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A large Chinese company recently rolled out it’s plans for a small robotic warship that could compete with US unmanned warships. The unmanned surface vehicle named JARI is 15 meters long and can sail over 800 kilometers at a top speed of 42 knots. “The JARI is equipped with electro-optical sensor atop a superstructure, a phased array radar, a dipping sonar, eight small vertical launch system cells, a torpedo launcher and a forward mounted machine gun and rocket launcher for counter-surface engagements,” a report regarding the vehicle explained. According to the product video, the device appears to be modular and reconfigurable for the different mission areas, but it remains unclear what missions are permanently integrated into the system.
The device made its public debut as the U.S. Navy was getting ready to begin developing its own robotic warships. The Navy has done “a lot of work over the last six or seven months” preparing to formalize programs for large, remotely-operated vessels, Rear Adm. William Galinis, the Navy’s executive for surface ships, said in January 2019. “We’ve got a set of requests for information we’re going to be putting out in the next few days to the industry to really start a process” Galinis continued.
According to nationalinterest.org, the programs could cover at least two types of unmanned surface vessel. One is a medium-size unmanned surface vessel around the size of the Defense Advanced Research Agency’s experimental Sea Hunter robot ship, acting as a scout and carrying sensors. There’s also a larger USV, claimed to possess the capabilities to “provide additional punch, loaded with missile launchers but relying on other vessels to find the enemy and relay targeting data.”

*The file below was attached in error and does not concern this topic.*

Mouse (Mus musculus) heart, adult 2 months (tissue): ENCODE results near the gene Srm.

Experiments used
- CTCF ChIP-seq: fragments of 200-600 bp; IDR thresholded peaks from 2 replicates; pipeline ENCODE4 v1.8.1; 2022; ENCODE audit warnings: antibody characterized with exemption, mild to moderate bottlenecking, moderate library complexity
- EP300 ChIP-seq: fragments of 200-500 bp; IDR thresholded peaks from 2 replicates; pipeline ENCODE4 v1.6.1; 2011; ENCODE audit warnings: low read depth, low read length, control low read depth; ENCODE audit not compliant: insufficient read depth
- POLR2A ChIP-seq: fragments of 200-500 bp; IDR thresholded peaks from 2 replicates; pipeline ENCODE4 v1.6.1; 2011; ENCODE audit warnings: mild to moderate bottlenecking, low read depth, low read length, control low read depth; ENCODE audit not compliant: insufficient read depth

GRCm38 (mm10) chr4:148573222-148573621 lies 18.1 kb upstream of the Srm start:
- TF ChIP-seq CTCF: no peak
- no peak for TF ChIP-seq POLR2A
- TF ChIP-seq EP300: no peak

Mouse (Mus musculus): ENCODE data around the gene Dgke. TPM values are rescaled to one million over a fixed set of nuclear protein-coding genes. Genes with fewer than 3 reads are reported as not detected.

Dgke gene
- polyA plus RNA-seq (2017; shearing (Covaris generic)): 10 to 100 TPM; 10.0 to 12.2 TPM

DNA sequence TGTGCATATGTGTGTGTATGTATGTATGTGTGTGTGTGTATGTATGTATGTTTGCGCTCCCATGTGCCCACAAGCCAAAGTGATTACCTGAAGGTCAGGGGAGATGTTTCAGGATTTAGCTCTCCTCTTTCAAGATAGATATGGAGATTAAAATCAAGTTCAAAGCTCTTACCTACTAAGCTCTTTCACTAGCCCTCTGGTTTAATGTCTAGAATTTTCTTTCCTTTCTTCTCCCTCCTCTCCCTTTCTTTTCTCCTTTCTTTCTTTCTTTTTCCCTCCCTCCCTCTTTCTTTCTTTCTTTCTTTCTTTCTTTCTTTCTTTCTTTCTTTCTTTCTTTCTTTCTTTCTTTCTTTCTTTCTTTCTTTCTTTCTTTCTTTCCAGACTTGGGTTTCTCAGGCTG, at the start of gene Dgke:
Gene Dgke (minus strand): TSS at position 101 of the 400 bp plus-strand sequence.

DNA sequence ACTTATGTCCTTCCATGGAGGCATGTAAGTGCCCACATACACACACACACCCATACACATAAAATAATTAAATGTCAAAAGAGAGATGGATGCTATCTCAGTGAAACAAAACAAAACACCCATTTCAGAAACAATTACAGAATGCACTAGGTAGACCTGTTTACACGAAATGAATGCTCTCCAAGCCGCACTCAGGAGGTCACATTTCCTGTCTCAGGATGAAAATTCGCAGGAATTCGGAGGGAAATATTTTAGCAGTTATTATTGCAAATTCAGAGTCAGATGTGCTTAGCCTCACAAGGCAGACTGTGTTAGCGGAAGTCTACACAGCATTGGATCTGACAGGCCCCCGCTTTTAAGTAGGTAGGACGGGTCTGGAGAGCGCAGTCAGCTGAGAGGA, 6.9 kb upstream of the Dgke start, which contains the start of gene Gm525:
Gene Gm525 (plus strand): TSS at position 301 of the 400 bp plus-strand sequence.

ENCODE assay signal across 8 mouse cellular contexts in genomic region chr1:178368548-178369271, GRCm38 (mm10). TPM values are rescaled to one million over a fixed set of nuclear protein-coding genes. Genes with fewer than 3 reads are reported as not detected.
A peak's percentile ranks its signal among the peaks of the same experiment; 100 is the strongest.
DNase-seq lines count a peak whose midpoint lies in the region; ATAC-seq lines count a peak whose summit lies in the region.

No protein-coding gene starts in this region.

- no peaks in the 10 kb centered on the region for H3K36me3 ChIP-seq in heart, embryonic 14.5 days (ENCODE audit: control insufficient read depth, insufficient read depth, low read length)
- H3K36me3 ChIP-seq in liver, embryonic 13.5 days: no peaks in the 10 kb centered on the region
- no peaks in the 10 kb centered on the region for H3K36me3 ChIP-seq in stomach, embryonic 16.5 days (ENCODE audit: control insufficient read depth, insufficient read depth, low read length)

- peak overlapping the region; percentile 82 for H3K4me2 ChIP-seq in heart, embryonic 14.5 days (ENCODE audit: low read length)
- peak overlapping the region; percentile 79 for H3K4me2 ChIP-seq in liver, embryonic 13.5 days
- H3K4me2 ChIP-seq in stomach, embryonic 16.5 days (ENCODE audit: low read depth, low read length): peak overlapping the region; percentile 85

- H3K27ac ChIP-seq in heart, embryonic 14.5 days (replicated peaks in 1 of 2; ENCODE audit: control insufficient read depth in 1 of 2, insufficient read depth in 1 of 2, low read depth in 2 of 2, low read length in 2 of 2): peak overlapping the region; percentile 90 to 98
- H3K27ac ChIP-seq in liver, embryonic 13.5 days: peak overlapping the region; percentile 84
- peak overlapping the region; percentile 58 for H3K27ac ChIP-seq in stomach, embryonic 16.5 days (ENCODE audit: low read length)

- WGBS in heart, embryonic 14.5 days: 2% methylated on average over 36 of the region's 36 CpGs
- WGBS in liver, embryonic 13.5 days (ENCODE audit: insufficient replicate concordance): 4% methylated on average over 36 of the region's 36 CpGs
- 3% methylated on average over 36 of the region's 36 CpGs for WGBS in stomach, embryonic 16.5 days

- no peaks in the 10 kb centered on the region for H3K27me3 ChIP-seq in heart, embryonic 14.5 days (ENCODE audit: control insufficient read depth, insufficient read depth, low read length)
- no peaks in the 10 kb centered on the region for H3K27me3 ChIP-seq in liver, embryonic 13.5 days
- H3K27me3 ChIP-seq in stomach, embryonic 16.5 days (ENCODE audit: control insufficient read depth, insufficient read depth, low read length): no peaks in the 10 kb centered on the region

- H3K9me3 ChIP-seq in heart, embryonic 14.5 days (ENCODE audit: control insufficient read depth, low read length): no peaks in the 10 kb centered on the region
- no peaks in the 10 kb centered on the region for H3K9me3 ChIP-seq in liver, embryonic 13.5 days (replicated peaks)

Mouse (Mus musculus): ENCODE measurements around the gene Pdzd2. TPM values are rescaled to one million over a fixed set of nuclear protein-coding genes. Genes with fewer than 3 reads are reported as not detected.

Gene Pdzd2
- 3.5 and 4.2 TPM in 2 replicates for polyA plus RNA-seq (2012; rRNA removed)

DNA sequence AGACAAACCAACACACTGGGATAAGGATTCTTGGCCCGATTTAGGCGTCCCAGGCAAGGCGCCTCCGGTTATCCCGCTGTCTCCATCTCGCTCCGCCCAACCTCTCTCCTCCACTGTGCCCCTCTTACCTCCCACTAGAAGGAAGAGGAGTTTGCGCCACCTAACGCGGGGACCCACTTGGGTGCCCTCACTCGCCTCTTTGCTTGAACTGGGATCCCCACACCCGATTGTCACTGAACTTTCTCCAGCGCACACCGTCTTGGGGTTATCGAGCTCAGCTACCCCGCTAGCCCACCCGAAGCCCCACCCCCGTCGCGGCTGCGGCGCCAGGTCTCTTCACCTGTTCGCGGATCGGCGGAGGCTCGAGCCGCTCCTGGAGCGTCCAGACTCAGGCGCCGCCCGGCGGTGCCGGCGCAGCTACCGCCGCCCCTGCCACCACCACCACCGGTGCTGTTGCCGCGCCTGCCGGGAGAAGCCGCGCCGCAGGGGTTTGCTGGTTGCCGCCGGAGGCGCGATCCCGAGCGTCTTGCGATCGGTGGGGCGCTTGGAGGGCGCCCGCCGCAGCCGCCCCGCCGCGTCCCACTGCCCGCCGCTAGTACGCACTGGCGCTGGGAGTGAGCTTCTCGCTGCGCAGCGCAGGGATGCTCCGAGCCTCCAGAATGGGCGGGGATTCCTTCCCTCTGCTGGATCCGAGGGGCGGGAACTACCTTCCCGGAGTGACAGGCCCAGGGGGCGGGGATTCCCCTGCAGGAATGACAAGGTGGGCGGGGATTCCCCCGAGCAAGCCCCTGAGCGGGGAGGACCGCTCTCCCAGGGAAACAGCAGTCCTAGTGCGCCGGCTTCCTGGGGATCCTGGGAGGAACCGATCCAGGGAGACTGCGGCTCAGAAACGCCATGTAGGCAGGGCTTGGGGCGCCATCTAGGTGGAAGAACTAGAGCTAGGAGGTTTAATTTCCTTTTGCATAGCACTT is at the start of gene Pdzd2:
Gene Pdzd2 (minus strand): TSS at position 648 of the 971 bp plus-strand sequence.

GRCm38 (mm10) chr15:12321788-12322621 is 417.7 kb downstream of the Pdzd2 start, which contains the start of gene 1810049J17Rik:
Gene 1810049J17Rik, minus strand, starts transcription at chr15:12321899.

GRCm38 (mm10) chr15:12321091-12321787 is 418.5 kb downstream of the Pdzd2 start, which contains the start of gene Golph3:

The American fleet also is acquiring unmanned submarines. In February 2019 the Navy paid Boeing $43-million for four Orca Extra Large Unmanned Undersea Vehicles. “Eventually, the Navy could also use the Orca XLUUV for mine countermeasures, anti-submarine warfare, anti-surface warfare, electronic warfare and strike missions,” according to the Navy.
The U.S. fleet navy wants robotic ships to help make up for a shortfall in manned vessels. In a February 2019 conversation with reporters, Adm. John Richardson, the chief of naval operations, signalled the Navy might abandon its plan to grow from 280 major warships to 350 or 355 ships. Manufacturing and maintaining the additional ships would cost as much as $23 billion a year, according to the Congressional Research Service. For years, the Navy’s annual shipbuilding budget has been around $15 billion.
It’s unclear whether the same cost pressure is driving China’s own work on robotic warships. The People’s Liberation Army Navy by 2020 will possess between 313 and 342 warships, the U.S. Office of Naval Intelligence estimated.
The U.S. and Chinese fleets are roughly the same size. However U.S. interests are global while China’s are regional, explained Andrew Erickson, a professor at the U.S. Naval War College. “The U.S. Coast Guard is focused near American waters, far from any international disputes, while the U.S. Navy is dispersed globally, with many ships separated from maritime East Asia by responsibilities, geography and time.”
“By contrast, all three major Chinese sea forces remain focused first and foremost on the contested near seas and their immediate approaches, close to China’s homeland, land-based air and missile coverage and supply lines,” Erickson pointed out.
In the western Pacific, China already has advantage in ships numbers compared to the United States. If the Chinese fleet acquires large numbers of inexpensive robotic vessels, that advantage could grow.